C. Titus Brown, a bioinformatician at the University of California, Davis, participated in a January workshop at Caltech on “The Paper of the Future,” and wrote about the experience on his blog. Here, he expands on how academic publishing may change in the years to come.
1. Why do we need to change the way papers are written or communicated?
Though our digital world is dynamic, scientific papers remain static. There’s no easy way for researchers to engage the authors on an article’s home page, for instance, to extract data for reanalysis, nor to re-execute the computational steps. Several themes along these lines emerged from the Caltech workshop. A common touchpoint was support for detailed and repeatable computation, where a paper’s entire computational workflow can be automated and easily re-executed. Victoria Stodden made the point that scientists are perhaps too wedded to the notion that published work is both “done” and “correct”, which has implications for how we view data availability, reanalysis, and meta-analysis. Yolanda Gil focused on automated extraction and meta-analysis of information from publications. I used my time to outline specific technological and conceptual advances that could advance the future of publishing.
2. What do you think the paper of the future will look like?
It’s already here, if you know where to look. “A decision underlies phototaxis in an insect”, by E. Axel Gorostiza et al., is a beautiful example of how to “package” an experimental paper together with all its materials. Even better, senior author Björn Brembs wrote a blog post about it that explains the meaning and context of the paper to non-experts like me. Of course, this is the paper of the near future, since Brembs and others are already using these approaches; we just need to figure out how to drive adoption. As for the far future, who knows?
In any event, I’m not convinced we know how papers “should” be written or communicated; it’s easier to talk about important goals. First, primary research papers must contain the details (data, source code, models, statistics) necessary to replicate any results. They should contain context for the study, and at least some guarded interpretation of the results. And they should be archivable, so that we can revisit the paper in 5, 15, or 50 years and be able to read and understand it in some detail.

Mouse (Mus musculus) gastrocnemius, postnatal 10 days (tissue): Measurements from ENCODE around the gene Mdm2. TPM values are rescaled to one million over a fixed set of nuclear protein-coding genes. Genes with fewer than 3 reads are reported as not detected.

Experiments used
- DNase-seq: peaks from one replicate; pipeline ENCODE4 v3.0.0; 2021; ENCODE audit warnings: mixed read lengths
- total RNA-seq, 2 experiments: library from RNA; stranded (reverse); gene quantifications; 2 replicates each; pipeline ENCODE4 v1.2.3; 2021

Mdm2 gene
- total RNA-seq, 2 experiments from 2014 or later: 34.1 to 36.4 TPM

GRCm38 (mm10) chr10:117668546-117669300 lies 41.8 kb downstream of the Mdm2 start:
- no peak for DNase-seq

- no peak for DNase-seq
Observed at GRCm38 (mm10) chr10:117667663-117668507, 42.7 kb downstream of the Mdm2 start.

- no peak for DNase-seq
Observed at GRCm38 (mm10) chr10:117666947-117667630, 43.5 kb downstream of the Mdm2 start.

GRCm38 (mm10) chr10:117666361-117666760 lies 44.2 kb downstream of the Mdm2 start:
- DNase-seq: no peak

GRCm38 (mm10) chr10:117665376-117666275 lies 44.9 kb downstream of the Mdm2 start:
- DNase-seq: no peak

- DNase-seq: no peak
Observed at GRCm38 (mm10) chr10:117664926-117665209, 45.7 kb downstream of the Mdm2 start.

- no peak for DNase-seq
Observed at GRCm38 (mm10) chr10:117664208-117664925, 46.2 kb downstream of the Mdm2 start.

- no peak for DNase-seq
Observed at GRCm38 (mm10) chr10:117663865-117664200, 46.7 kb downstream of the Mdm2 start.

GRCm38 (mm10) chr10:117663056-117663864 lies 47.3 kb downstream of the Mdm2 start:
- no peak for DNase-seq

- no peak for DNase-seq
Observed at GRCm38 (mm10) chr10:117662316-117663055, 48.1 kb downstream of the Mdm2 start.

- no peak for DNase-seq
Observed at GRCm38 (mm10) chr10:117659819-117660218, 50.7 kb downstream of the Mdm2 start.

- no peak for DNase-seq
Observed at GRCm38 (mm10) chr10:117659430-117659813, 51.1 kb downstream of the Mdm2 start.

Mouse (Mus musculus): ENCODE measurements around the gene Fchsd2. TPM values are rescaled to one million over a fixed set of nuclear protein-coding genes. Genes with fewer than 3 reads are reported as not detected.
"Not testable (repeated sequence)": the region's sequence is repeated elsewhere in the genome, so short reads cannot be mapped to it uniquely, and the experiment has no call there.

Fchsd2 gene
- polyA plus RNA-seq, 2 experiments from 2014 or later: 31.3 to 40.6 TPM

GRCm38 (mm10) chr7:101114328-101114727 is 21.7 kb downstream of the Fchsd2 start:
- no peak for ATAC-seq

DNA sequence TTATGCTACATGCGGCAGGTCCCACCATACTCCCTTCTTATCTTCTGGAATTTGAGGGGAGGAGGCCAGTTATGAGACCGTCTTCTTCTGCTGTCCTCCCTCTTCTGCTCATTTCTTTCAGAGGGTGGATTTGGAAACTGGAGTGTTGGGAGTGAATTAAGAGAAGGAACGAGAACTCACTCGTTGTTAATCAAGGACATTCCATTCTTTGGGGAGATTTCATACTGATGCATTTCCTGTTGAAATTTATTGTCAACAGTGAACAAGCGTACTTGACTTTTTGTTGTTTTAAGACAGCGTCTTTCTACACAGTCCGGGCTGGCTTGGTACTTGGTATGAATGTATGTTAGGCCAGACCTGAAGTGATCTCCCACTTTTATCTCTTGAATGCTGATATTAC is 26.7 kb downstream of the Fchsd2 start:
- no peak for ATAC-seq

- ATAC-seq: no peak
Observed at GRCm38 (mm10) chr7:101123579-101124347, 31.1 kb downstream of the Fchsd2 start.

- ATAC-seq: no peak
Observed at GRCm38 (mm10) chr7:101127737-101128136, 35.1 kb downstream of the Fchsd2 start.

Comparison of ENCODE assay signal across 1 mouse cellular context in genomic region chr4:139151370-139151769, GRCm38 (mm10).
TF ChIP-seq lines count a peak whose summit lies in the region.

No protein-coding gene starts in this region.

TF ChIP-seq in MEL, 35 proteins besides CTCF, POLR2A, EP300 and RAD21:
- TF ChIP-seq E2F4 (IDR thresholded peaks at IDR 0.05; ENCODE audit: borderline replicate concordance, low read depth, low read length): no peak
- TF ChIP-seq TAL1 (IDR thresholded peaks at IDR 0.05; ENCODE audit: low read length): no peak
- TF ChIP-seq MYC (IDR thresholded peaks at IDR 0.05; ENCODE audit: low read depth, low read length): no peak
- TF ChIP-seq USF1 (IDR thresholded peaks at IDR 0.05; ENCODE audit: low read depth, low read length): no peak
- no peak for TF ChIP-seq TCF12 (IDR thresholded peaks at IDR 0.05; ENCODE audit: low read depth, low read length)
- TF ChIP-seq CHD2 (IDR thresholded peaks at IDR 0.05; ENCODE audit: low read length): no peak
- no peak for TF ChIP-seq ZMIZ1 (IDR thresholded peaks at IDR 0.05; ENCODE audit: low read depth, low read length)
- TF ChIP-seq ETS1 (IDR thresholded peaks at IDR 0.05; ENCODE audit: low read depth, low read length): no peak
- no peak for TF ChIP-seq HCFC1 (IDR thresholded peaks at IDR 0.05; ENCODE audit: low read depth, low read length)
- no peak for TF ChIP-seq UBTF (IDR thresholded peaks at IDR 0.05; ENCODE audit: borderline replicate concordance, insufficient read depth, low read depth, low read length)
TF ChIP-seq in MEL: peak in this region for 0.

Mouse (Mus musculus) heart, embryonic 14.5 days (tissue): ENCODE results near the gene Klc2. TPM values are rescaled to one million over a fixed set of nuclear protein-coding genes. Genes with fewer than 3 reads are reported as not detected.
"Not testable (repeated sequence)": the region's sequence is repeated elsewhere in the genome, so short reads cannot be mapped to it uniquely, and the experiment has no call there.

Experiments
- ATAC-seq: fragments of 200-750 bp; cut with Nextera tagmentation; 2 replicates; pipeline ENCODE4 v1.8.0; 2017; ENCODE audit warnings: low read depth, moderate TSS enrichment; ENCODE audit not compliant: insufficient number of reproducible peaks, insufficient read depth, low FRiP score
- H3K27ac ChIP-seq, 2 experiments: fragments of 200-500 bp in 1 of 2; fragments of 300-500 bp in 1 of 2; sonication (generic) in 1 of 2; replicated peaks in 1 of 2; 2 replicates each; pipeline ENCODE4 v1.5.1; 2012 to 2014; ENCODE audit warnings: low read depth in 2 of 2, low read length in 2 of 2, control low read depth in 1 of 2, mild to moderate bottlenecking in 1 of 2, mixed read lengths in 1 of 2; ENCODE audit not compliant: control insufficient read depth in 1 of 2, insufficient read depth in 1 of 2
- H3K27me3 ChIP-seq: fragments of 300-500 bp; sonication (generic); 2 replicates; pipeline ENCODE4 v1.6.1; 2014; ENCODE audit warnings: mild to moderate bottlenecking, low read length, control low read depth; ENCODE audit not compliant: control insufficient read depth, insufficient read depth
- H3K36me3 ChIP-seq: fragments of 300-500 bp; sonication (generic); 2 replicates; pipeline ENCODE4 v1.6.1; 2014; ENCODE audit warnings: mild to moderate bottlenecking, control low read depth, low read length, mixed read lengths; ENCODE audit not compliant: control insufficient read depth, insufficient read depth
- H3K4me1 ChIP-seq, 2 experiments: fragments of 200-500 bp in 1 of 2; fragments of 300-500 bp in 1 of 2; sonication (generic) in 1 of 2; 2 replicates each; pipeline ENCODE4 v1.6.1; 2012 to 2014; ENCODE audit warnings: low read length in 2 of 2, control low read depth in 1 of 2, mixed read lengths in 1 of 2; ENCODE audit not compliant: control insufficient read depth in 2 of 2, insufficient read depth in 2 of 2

“Data implies software,” is how I put it: in order to make any practical use of data, we must have software that can read and work with it. Other issues, like peer review, openness, executability, and reusability, are mere details – critical and necessary, but ultimately secondary.
3. What efforts now underway are making that future a reality?
The single most concrete effort underway in this regard is the Jupyter project, which allows researchers to combine Python code, documentation, and results in an electronic notebook. Their recent grant proposal, “Project Jupyter: Computational Narratives as the Engine of Collaborative Data Science”, is breathtaking in its blend of practical capabilities and long-term vision. The project is building a system that takes advantage of many of the new capabilities that the Internet and the Web enable. And it already is widely used in academia, industry, journalism, and teaching.
4. What hurdles stand in the way of making the future paper a reality?
Scientists are notable for being incredibly conservative, and have no strong incentives to explore new practices. Publishers have a vested interest in stagnation as well, because the current system supports their profits. But perhaps the biggest obstacle comes from institutional compute clusters. These centers are typically slow to adopt new technologies like virtualization and containerization, and many scientists are addicted to the cheap compute and free support they offer. However, with federal infrastructure programs like XSEDE JetStream, the NIH Cloud Commons, and the DOE computing systems supporting cloud computing and containerization (e.g. with software like Singularity), I’m optimistic.
5. What can researchers do today to ensure their data are reproducible and future-ready?
For non-technophiles, the best investment of their time is probably in training workshops like those offered by Software Carpentry and Data Carpentry, and integrating the concepts and practices they learn there in their own research. Over time this will naturally lead to greater repeatability and better practice, and have the side benefit of building “communities of practice” specific to each research field.
(Note: Brown is an instructor and member of the Advisory Committee for Software Carpentry, and his spouse, Tracy Teal, is cofounder and executive director of Data Carpentry.)
Jeffrey Perkel is Technology Editor, Nature